Most people spend their entire lives waiting, hoping, expecting something good to happen. That’s a great way to waste your life and end up bitter and broke.
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Sure, some do the best with what they have. They get married and have a family. Find a job that pays the bills. Work hard to make a living and save a little for retirement.
Others don’t fair so well. They see others doing well and wonder what happened to their piece of American pie. They imagine others had advantages they didn’t have like privilege and connections. They become jealous, angry, and bitter with age.
Back in the day, you really couldn’t hide from that sort of thing. Thoreau wrote that most people “lead lives of quiet desperation.” Indeed, there just weren’t many things to distract you from the realities of life.
That’s no longer the case. Now everyone can spend their lives on social media sites, watching reality TV, playing games, texting, emailing, and of course, eating.
Karl Marx said something about religion being the opiate of the people. Now it’s Twitter, Facebook, Dancing With the Stars, Xbox, and McDonalds. That’s the new religion.
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And you know what? I don’t blame them. It’s a hell of a lot more fun than sitting around feeling sorry for yourself. Unfortunately, it’s also a hell of a lot easier than picking yourself up, taking some risks, and actually making something happen to improve your life.
Everyone’s wondering why our culture is deteriorating. Why the gap between the haves and have-nots is growing. Why common sense and personal responsibility are in such short supply. Why so many of our leaders no longer bother to tell the truth or hold themselves accountable.
Isn’t it obvious? Nobody’s paying attention. People are either working too hard to take care of themselves, their businesses, and their families or they’re too distracted to notice anything more than sensational sound bites. And our ballooning federal, state, and local governments are over-regulating the hell out of the former while providing a nice, comfy, ever-growing safety net for the latter.
That would be a recipe for disaster if some of us didn’t realize that sitting around waiting, hoping, expecting something good to happen was a bad idea. If some of us didn’t realize that, for things to change, you actually have to do something different. That nothing ever happens unless you take action.
The good news is that, with so many people either locked in their day-to-day inertia or giving into one form of addiction or another, it’s never been easier to shine. To get ahead. To really make something of yourself.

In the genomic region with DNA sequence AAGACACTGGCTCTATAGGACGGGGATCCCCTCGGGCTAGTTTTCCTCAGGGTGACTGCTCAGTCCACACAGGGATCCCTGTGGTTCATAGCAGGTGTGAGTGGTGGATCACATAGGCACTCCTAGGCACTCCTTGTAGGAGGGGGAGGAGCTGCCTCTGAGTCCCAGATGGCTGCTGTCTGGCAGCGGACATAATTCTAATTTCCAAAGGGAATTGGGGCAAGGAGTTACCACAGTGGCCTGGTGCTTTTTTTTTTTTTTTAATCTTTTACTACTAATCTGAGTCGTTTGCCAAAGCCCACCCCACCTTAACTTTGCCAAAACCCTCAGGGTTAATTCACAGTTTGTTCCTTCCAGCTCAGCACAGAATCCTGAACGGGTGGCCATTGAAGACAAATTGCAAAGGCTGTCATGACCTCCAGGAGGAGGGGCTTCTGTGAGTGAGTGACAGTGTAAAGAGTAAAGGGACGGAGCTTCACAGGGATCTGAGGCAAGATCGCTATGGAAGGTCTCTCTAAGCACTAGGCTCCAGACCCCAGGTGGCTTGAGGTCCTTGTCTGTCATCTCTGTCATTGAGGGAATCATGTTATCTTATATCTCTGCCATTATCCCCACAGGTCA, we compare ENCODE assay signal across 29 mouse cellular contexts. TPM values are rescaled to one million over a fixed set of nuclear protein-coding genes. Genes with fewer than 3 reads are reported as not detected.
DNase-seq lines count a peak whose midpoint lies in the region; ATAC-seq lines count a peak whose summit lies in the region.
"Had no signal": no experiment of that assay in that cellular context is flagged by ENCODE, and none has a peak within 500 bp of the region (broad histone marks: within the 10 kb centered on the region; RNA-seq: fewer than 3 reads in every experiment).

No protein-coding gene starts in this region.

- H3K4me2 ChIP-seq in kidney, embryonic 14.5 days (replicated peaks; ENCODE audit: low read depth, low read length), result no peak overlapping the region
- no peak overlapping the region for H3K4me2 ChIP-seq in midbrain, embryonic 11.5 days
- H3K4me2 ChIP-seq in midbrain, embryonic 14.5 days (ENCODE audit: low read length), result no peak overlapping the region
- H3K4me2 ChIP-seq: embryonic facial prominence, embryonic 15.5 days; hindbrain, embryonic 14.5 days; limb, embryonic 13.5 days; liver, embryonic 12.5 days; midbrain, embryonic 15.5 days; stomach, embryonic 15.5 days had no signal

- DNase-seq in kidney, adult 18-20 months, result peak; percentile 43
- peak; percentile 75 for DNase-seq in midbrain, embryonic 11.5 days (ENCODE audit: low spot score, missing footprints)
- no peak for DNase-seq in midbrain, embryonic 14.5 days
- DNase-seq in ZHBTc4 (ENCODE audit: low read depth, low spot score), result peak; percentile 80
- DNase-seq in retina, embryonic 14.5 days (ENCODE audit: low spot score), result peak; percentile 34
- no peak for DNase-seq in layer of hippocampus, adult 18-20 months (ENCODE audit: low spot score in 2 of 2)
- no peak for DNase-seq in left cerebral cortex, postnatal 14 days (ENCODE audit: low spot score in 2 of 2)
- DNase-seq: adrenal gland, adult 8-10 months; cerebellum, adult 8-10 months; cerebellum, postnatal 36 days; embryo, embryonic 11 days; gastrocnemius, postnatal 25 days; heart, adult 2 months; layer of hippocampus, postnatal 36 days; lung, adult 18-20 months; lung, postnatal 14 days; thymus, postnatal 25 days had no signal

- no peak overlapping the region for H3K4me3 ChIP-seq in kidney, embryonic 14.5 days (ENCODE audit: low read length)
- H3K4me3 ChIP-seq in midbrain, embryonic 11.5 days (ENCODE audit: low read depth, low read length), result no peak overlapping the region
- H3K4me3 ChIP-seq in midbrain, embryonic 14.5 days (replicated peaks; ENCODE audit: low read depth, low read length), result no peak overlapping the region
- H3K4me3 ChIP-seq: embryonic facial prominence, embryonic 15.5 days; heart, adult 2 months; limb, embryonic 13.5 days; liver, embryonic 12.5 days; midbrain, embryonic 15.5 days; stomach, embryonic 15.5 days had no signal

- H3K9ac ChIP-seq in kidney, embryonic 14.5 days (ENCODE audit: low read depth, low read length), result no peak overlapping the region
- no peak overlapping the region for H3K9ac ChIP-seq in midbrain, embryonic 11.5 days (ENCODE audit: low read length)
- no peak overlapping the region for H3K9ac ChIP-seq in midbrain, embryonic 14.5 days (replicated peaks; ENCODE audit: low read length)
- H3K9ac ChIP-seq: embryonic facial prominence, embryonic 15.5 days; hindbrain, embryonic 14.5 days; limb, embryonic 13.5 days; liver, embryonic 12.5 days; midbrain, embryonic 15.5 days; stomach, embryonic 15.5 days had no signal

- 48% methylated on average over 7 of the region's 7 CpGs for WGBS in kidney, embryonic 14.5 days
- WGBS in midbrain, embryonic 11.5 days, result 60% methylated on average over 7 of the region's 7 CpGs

While the number of ways to go nowhere has certainly exploded, so have the opportunities for people who want something more for themselves and their families. Who want to leave this world in a better place than they found it.
Interestingly enough, the recipe for getting ahead hasn’t changed much over the years. Maybe the mechanics are a little different, but the strategies are the same. The way people who started from nothing make their own luck, the way people without privilege or connections find opportunity and accomplish great things, haven’t changed a bit.
In my experience, success is never an accident. It really comes down to six things:
Building real relationships in the real world, one at a time. Over a 33-year career, I can map every single opportunity that amounted to something important to a personal relationship. Every single one. Relationships are everything in business and your career. At both ends of every kind of transaction are two human beings. Never forget that.
Turning desperation into motivation. All of my biggest personal successes came immediately after humiliating defeat. You simply have to let go of your pride, face your mistakes, learn whatever lessons you can, and be confident that things will work out for you in the end. And by the way, desperation can be a great motivator.
Taking the initiative to find and capitalize on opportunity. Rarely does the phone ring with a huge opportunity on the other end of the line. You have to be the one to pick up the phone and make the call. I did that countless times in my career. And remember, every meeting is an opportunity. Listen for clues and, when you sense an opening, take it.
Shutting up and listening to those more successful than you. I graduated from college with a useless degree. I was desperate and destitute. Then my girlfriend’s father asked me if I wanted to visit his high-tech startup. I said sure. He talked about the next big thing, semiconductor chips. A digital world. That was in 1978. Good thing I listened.
Having the courage to take risks and fail. You want to know what courage is? It’s being afraid and doing the right thing anyway. Fear is normal. Fear of failure is normal. Facing that fear and having the courage to take action in spite of personal risk, that’s rare. We gain confidence from success but we gain wisdom from failure.
Having a positive “can do” attitude. I sort of like to do things my way. I’ll always try to manipulate and motivate others to do my bidding. Been that way all my life. But when I got out into the real world, I had to learn a different way. I had to learn to say, “sure, no problem.” A lot. I must have said that a million times in my career. And success followed.
I guess the bottom line is this. Success in the real world is not like Facebook or a video game. It’s never instantly gratifying. There are no shortcuts or quick fixes. No cheap and easy thrills. And no deletes or resets. You only get one shot at it. But if you stick your neck out, work your tail off, account for your actions, and learn from your mistakes, you’ll be a winner.